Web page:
HandsOn Using the Select Case Statement

1. Insert a new module and enter the following DisplayDiscount procedure in the Code window.

Sub DisplayDiscount()

Dim unitsSold As Integer Dim myDiscount As Single unitsSold = InputBox("Enter the number of sold units:") myDiscount = GetDiscount(unitsSold) MsgBox myDiscount End Sub

2. In the same module, enter the following GetDiscount function procedure. Function GetDiscount(unitsSold As Integer)

Select Case unitsSold

Case 1 To 200

GetDiscount =



Case 201 To 500

GetDiscount =



Case 501 To 1000

GetDiscount =



Case Is > 1000

GetDiscount =



End Select End Function

End Select End Function

3. Place the insertion point anywhere within the code of the DisplayDiscount procedure and press F5 to run it.

The DisplayDiscount procedure passes the value stored in the variable unitsSold to the GetDiscount function. When Visual Basic encounters the Select Case statement, it checks whether the value of the first Case clause expression matches the value stored in the unitsSold parameter. If there is a match, Visual Basic assigns a 5% discount (0.05) to the function name, and then jumps to the End Select keywords. Because there are no more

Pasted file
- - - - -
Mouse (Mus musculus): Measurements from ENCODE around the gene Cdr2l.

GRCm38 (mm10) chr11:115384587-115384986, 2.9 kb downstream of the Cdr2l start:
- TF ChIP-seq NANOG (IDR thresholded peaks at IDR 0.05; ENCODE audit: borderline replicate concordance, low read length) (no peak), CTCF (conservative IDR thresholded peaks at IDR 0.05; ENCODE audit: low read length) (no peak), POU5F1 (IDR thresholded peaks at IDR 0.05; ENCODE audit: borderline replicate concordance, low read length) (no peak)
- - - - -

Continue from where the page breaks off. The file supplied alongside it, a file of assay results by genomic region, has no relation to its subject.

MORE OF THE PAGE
Part I

statements to execute inside the function procedure, Visual Basic returns to the calling procedure DisplayDiscount. Here it assigns the function's result to the variable myDiscount. The last statement displays the value of the retrieved discount in a message box.

Specifying Multiple Expressions in a Case Clause

You may specify multiple conditions within a single Case clause by separating each condition with a comma:

Select Case myMonth

Case "January", "February", "March"

Debug.Print myMonth & ": 1st Qtr." Case "April", "May", "June"

Debug.Print myMonth & ": 2nd Qtr." Case "July", "August", "September"

Debug.Print myMonth & ": 3rd Qtr." Case "October", "November", "December" Debug.Print myMonth & ": 4th Qtr." End Select

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